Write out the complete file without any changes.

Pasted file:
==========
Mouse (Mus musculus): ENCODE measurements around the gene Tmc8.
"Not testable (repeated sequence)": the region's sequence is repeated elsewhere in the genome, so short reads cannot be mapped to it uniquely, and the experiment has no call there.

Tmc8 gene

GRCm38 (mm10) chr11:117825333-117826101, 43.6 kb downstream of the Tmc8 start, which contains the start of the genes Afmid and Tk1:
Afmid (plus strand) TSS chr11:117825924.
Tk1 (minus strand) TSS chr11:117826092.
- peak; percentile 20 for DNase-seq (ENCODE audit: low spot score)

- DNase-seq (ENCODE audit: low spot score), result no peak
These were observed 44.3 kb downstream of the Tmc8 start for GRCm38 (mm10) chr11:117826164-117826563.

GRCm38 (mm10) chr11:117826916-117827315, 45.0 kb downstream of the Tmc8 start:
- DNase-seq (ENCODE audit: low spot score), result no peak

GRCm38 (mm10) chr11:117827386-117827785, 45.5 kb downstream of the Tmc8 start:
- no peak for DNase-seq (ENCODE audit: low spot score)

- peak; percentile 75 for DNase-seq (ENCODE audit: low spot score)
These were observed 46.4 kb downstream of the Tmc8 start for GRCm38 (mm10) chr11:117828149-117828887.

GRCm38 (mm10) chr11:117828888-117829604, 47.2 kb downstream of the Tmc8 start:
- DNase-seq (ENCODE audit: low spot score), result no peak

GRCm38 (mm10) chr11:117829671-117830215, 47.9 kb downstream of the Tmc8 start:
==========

Mouse (Mus musculus): ENCODE measurements around the gene Tmc8.
"Not testable (repeated sequence)": the region's sequence is repeated elsewhere in the genome, so short reads cannot be mapped to it uniquely, and the experiment has no call there.

Tmc8 gene

GRCm38 (mm10) chr11:117825333-117826101, 43.6 kb downstream of the Tmc8 start, which contains the start of the genes Afmid and Tk1:
Afmid (plus strand) TSS chr11:117825924.
Tk1 (minus strand) TSS chr11:117826092.
- peak; percentile 20 for DNase-seq (ENCODE audit: low spot score)

- DNase-seq (ENCODE audit: low spot score), result no peak
These were observed 44.3 kb downstream of the Tmc8 start for GRCm38 (mm10) chr11:117826164-117826563.

GRCm38 (mm10) chr11:117826916-117827315, 45.0 kb downstream of the Tmc8 start:
- DNase-seq (ENCODE audit: low spot score), result no peak

GRCm38 (mm10) chr11:117827386-117827785, 45.5 kb downstream of the Tmc8 start:
- no peak for DNase-seq (ENCODE audit: low spot score)

- peak; percentile 75 for DNase-seq (ENCODE audit: low spot score)
These were observed 46.4 kb downstream of the Tmc8 start for GRCm38 (mm10) chr11:117828149-117828887.

GRCm38 (mm10) chr11:117828888-117829604, 47.2 kb downstream of the Tmc8 start:
- DNase-seq (ENCODE audit: low spot score), result no peak

GRCm38 (mm10) chr11:117829671-117830215, 47.9 kb downstream of the Tmc8 start: